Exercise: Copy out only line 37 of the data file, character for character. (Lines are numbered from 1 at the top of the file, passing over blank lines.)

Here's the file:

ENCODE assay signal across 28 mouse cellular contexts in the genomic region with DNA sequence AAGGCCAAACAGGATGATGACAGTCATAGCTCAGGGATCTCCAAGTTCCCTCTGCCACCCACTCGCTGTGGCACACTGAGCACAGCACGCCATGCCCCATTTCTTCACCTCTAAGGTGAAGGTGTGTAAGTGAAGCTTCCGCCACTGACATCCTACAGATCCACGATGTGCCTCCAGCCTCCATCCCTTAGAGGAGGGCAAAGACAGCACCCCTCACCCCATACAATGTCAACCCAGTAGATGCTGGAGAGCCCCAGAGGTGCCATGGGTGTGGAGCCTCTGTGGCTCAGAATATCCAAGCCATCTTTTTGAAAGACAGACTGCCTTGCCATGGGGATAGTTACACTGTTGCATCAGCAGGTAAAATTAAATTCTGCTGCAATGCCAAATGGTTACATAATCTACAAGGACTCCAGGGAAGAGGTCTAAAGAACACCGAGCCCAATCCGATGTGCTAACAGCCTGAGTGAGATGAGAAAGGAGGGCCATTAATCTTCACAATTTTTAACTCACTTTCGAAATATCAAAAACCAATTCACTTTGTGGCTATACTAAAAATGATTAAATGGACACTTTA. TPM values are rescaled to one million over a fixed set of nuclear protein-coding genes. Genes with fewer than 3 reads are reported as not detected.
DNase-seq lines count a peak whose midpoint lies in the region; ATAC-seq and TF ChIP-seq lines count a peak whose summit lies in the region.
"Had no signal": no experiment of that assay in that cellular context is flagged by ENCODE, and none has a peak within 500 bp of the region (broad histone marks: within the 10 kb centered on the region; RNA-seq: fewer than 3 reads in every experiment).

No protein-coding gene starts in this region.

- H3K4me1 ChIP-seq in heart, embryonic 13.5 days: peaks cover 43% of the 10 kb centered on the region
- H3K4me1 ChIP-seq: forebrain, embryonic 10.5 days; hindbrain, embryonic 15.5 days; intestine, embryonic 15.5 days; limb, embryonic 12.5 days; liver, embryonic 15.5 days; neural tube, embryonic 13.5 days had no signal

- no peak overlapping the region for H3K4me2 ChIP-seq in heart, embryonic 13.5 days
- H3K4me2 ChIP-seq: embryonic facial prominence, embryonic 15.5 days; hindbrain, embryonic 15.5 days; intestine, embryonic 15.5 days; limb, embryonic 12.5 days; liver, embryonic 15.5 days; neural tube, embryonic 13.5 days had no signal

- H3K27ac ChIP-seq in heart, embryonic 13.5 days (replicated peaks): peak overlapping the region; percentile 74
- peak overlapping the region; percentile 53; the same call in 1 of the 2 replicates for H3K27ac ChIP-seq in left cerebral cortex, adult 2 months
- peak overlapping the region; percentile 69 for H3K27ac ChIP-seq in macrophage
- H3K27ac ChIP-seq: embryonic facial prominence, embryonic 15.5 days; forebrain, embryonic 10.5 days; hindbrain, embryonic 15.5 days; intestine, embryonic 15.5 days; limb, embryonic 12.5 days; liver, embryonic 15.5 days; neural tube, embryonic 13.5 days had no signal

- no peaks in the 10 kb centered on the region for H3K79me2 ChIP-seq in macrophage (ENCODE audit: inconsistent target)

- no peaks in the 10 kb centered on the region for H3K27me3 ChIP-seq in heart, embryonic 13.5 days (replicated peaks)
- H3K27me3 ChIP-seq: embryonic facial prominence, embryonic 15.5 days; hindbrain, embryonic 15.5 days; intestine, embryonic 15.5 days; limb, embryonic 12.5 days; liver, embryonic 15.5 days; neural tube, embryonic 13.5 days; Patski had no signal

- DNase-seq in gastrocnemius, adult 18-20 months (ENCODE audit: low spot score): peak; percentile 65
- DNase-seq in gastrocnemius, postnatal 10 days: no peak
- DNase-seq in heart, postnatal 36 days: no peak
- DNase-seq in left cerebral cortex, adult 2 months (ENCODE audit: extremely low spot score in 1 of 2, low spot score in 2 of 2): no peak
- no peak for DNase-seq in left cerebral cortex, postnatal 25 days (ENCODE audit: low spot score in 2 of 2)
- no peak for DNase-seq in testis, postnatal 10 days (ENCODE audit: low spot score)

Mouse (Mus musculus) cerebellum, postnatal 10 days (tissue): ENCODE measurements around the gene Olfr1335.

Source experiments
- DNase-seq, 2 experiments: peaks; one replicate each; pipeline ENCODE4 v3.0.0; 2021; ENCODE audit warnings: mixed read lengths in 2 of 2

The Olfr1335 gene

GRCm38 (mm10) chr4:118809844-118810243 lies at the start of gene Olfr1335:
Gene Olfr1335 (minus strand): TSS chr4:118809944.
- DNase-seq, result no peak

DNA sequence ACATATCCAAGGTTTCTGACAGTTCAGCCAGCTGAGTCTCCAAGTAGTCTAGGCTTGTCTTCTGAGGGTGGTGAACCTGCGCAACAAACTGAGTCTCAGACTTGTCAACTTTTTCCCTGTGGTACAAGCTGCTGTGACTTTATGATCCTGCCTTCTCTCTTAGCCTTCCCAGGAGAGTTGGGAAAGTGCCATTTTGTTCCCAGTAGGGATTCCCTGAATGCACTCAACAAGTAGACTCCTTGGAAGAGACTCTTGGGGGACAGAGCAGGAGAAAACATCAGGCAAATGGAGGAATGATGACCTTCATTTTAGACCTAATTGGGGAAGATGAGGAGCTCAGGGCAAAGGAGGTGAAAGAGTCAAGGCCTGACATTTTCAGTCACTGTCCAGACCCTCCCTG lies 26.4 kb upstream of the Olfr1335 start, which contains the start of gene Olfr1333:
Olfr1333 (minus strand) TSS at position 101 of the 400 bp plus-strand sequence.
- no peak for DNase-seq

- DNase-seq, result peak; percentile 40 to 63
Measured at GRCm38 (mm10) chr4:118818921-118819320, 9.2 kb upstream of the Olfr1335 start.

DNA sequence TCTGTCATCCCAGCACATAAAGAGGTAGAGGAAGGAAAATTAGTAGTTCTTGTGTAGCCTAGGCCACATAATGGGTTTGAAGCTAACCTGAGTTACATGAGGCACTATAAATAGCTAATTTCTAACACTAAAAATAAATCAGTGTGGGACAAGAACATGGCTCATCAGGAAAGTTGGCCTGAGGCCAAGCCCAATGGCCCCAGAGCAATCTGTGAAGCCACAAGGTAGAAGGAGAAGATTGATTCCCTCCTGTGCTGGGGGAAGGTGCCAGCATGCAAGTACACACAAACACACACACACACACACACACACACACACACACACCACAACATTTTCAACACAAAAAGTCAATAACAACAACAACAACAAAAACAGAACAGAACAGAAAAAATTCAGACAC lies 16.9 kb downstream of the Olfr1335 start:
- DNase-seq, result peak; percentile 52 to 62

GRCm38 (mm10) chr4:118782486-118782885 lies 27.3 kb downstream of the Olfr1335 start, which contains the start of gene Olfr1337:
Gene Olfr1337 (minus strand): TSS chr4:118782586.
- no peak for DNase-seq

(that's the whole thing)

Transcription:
Gene Olfr1337 (minus strand): TSS chr4:118782586.